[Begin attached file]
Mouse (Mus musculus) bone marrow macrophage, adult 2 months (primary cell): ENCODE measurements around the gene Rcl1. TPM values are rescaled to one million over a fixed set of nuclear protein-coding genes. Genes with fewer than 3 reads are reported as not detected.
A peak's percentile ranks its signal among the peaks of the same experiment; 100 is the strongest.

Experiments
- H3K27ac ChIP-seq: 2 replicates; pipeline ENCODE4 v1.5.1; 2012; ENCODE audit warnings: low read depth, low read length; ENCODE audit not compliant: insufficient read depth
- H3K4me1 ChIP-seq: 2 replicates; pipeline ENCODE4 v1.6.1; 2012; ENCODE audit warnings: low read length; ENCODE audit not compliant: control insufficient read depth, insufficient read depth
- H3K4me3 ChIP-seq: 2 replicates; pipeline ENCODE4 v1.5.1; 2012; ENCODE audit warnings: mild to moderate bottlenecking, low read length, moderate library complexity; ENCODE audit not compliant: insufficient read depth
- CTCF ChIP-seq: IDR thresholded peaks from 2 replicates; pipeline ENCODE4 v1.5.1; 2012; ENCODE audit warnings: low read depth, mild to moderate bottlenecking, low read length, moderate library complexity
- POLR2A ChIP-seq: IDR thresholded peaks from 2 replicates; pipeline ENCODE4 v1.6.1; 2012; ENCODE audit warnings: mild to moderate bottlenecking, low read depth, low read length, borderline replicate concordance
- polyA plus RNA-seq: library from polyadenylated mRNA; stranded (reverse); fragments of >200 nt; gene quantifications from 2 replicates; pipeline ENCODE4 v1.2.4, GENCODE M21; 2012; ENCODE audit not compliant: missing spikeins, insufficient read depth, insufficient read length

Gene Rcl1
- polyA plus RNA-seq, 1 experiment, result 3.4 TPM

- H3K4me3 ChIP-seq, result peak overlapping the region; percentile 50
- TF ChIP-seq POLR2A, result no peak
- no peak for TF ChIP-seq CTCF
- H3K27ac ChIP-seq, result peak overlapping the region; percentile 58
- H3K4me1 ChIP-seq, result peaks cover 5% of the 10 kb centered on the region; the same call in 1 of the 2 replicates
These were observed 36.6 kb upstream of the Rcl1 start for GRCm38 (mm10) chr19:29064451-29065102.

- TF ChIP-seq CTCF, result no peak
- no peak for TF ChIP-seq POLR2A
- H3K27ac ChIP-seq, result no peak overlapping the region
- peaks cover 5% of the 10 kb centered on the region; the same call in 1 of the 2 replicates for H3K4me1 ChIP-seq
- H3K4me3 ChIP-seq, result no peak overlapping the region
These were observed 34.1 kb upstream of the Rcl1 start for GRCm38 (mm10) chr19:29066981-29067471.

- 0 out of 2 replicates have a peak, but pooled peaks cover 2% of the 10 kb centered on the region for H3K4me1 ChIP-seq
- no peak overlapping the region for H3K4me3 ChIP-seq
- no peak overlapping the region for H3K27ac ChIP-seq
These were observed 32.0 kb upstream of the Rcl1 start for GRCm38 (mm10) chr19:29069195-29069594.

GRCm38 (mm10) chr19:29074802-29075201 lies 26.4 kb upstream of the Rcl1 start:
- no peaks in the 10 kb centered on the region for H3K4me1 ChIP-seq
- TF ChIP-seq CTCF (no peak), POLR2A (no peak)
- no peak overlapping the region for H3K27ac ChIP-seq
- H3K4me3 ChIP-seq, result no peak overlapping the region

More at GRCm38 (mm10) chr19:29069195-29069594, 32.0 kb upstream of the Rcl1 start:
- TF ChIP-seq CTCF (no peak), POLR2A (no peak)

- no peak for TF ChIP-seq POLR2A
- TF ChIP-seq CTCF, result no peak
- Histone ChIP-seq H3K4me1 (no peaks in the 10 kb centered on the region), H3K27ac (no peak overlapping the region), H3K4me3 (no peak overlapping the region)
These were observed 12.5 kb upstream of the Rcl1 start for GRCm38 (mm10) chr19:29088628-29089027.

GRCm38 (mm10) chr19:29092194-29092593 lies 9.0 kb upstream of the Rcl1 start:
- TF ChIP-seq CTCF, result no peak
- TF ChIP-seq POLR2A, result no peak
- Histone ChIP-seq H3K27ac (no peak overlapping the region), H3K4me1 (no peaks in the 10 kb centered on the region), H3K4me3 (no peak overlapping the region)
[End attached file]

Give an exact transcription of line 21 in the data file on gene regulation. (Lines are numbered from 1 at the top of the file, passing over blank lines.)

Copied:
- peaks cover 5% of the 10 kb centered on the region; the same call in 1 of the 2 replicates for H3K4me1 ChIP-seq